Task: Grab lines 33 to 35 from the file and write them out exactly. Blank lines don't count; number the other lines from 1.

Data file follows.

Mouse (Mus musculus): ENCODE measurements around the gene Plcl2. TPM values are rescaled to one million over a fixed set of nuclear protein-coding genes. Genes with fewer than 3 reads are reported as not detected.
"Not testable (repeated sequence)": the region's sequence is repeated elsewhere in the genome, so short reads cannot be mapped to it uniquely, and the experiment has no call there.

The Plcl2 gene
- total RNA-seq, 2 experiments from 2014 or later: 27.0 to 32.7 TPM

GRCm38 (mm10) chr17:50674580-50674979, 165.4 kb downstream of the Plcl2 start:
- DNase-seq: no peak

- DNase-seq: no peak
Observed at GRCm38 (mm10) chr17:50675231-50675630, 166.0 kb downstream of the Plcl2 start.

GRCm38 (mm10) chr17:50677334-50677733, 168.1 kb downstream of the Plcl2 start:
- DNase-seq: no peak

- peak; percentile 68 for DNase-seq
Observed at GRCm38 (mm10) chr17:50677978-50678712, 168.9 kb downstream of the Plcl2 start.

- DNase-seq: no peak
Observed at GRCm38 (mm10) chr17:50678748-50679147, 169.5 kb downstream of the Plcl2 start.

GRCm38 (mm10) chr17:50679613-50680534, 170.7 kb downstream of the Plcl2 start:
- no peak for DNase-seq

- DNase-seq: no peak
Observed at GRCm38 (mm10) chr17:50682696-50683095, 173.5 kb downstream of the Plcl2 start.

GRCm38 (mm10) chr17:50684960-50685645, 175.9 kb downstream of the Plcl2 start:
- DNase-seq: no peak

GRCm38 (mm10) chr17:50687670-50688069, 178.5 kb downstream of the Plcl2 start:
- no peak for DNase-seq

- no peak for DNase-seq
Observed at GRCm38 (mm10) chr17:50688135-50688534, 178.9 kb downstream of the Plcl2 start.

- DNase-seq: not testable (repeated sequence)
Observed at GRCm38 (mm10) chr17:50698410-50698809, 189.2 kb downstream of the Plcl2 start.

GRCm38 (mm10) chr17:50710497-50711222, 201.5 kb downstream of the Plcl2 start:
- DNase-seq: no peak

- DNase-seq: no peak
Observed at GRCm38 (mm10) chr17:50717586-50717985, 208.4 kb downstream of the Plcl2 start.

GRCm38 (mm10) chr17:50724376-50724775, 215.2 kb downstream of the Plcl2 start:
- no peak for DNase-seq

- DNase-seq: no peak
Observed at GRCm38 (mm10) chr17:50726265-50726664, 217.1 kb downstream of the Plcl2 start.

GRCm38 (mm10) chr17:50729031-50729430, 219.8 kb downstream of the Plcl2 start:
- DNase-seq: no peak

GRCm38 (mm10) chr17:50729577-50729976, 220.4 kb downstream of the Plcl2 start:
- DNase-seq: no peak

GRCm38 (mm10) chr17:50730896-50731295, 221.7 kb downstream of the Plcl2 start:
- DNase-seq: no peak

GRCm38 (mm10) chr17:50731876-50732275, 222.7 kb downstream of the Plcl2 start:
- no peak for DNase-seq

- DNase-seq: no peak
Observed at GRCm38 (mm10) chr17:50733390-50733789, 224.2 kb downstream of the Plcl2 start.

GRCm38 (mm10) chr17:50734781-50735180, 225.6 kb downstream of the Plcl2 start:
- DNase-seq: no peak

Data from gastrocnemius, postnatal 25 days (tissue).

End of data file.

- DNase-seq: no peak
Observed at GRCm38 (mm10) chr17:50726265-50726664, 217.1 kb downstream of the Plcl2 start.

GRCm38 (mm10) chr17:50729031-50729430, 219.8 kb downstream of the Plcl2 start: